April 2016

Recipe Details

Homemade Pancake Syrup Recipe

Serves6to 8 servings

Makes12 ounces


  • 5 ounces water(1/2 cup plus 2 tablespoons; 140g)

  • 9 ounces granulated sugar(1 1/4 cups; 250g)

  • 1 3/4 ounces light brown sugar(3 tablespoons; 50g) or 1/2 ounce dark brown sugar (1 tablespoon; 14g) (see note)

  • 3/4 teaspoon (3g) Diamond Crystal kosher salt; for table salt, use half as much by volume or use the same weight

  • 1/4 teaspoon (1g) cream of tartar

  • Scant1/4 teaspoon baking soda

  • 2 ounces water(1/4 cup; 55g)

  • 1/4 ounce unsalted butter(1/2 tablespoon; 7g)

  • 1/4 teaspoon vanilla extract


  1. Combine water, sugar, brown sugar, salt, and cream of tartar in a 1-quart stainless steel pot. Place over medium heat and stir with a fork until bubbling hard around the edges, about 5 minutes. With a damp pastry brush, wipe all around the sides of the pot to wash down any visible sugar crystals. Clip a digital thermometer to the pot and cook the amber syrup until it registers 234°F (112°C), about 8 minutes.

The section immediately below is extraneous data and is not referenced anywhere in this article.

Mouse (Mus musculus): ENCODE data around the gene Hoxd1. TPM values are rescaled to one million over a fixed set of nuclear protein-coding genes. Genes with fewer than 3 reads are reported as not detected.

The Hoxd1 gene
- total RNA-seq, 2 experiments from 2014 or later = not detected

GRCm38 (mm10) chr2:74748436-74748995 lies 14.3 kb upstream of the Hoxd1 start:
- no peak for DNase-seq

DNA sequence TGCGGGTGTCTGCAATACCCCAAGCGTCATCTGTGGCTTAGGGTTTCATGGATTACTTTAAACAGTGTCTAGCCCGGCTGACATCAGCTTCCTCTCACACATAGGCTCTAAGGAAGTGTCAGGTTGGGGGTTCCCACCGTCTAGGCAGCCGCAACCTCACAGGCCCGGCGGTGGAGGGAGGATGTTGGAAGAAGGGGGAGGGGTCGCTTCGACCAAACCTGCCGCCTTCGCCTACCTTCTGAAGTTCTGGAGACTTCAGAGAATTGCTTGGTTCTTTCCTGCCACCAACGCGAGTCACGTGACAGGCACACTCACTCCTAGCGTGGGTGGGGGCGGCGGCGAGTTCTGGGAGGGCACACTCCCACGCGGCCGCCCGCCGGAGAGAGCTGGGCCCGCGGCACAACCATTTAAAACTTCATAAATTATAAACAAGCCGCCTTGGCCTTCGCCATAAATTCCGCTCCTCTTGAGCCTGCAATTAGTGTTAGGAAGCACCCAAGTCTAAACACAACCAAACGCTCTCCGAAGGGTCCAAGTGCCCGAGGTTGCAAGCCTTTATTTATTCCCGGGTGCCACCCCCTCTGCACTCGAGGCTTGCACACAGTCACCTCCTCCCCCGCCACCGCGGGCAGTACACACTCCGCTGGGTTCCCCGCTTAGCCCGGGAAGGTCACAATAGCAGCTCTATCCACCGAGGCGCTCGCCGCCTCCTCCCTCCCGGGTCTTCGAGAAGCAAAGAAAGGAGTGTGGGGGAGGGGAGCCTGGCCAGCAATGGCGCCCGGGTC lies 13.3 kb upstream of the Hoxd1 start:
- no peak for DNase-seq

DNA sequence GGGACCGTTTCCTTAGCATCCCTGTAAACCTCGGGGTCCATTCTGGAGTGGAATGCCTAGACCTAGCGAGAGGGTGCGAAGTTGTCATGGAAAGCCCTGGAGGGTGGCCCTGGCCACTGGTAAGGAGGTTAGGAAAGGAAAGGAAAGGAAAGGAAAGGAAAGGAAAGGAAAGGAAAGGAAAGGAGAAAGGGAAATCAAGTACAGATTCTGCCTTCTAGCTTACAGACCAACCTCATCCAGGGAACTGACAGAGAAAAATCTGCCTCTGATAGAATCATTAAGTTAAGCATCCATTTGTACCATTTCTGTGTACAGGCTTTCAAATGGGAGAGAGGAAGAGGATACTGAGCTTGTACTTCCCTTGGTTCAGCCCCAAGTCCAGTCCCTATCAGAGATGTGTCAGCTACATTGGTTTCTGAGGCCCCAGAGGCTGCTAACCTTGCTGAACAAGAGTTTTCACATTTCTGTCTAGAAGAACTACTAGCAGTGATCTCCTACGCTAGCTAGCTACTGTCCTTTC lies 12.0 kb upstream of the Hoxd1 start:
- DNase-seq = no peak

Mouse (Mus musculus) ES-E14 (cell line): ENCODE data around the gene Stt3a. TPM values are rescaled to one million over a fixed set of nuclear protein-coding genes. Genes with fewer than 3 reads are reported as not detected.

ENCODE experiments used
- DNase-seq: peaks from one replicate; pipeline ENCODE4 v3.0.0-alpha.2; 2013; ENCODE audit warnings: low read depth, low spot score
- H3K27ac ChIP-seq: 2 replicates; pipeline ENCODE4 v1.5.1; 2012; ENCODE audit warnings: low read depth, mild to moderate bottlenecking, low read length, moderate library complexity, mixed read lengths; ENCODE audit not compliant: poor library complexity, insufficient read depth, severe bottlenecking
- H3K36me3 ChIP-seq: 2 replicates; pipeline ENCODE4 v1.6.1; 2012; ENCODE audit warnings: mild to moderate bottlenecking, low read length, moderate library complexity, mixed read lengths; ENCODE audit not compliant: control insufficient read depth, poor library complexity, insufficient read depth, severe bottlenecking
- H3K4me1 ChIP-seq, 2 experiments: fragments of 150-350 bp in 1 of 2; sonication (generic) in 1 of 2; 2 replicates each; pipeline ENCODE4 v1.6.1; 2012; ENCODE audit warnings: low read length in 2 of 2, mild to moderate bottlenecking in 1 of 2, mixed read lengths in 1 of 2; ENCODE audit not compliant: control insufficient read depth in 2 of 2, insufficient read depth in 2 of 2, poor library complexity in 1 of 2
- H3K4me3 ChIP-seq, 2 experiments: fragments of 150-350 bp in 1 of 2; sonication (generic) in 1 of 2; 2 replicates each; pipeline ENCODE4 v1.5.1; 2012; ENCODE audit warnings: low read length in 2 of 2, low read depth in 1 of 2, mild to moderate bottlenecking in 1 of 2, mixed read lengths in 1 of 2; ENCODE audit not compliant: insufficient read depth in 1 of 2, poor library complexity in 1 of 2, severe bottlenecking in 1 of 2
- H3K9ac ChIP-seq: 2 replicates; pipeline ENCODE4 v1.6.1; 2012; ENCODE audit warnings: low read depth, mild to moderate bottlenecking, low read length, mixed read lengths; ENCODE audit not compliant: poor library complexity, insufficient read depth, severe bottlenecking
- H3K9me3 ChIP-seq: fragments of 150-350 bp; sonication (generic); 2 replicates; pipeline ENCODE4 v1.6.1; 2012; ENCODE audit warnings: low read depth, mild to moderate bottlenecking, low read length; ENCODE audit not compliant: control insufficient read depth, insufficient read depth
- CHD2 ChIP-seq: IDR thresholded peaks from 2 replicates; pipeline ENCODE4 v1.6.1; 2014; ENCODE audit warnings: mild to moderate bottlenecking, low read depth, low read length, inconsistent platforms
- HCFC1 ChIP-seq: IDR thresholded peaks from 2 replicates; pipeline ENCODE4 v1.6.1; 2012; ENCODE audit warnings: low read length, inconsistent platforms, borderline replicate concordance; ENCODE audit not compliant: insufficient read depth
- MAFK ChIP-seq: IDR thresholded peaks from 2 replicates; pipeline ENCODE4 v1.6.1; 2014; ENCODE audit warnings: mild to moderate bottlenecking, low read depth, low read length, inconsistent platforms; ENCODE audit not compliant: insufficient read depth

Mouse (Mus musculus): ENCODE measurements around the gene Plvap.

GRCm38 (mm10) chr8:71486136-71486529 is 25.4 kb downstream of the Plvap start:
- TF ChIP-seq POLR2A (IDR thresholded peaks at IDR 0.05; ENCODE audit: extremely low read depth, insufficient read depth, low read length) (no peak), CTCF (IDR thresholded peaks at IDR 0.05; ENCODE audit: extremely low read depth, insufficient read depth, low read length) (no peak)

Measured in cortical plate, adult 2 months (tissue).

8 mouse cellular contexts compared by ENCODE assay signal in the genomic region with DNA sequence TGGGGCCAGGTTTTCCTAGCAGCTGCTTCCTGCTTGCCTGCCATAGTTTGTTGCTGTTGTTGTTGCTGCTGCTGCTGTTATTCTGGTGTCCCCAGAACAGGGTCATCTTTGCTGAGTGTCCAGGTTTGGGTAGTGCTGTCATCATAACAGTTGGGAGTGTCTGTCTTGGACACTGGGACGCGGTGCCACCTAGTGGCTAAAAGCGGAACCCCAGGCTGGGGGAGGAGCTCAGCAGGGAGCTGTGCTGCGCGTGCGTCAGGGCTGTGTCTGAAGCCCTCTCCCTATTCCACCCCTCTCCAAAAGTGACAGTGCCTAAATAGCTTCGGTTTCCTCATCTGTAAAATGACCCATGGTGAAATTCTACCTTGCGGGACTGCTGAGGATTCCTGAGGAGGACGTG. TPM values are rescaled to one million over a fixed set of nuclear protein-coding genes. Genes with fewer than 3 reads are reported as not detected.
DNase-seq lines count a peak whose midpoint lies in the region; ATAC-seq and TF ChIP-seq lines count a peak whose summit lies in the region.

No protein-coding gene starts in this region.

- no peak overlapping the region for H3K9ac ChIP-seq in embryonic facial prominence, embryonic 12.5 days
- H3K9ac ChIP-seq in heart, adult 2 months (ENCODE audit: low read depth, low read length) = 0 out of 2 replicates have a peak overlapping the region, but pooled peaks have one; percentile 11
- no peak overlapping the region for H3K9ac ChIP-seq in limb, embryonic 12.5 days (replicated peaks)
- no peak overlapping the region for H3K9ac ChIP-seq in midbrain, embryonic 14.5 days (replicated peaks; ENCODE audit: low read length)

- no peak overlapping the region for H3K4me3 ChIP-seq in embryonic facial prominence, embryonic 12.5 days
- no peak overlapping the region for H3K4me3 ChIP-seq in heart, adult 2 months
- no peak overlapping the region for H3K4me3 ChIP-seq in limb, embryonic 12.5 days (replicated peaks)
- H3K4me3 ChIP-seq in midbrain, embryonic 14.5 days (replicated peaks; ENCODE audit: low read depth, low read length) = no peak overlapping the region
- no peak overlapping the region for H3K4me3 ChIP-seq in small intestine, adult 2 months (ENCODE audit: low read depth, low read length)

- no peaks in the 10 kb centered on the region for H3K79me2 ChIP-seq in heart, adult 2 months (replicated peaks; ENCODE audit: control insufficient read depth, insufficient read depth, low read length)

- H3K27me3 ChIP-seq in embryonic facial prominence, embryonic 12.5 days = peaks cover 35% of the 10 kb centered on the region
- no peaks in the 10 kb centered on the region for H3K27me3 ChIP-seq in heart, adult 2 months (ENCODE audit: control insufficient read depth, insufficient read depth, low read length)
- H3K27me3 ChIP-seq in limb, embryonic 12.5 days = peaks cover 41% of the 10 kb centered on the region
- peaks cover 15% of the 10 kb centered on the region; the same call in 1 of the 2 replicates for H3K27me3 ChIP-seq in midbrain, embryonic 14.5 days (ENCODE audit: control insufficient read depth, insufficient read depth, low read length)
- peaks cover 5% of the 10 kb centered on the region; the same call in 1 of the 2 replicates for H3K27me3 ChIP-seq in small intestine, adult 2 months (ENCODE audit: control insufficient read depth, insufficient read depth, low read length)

Homemade Pancake Syrup Recipe (3)

  2. Immediately stir in the baking soda with a heat-resistant spatula (the syrup will bubble vigorously), followed by the remaining portion of water. Continue cooking until the syrup returns to 234°F (112°C), about 2 minutes longer. Pour into a Pyrex measuring cup to halt cooking, then stir in butter and vanilla. Cool to a safe eating temperature, about 100°F (38°C), and serve. Cover leftovers as soon as possible to prevent syrup from forming a skin and refrigerate up to 3 months in an airtight container.

    Homemade Pancake Syrup Recipe (4)

Special Equipment

1-quart stainless steel pot, pastry brush, digital thermometer, heat-resistant spatula


You'll be surprised at how intense a touch of dark brown sugar can be, so don’t add more than a half ounce until you’ve made a batch for yourself. For light brown sugar, you’ll need about three times as much to get the same malty flavor.

Homemade Pancake Syrup Recipe (2024)


What is pancake syrup made from? ›

Pancake syrup is typically made from high fructose corn syrup and/or corn syrup. If you've seen brands like Mrs. Butterworth's or Log Cabin on a store shelf, those are both popular pancake syrup brands.

What is the best alternative for pancake syrup? ›

Honey is the closest match and will work with a 1:1 substitution. The flavour profile of honey tends to be more aromatic and floral than maple syrup but it does have it's own characteristic flavour which can be equally appealing.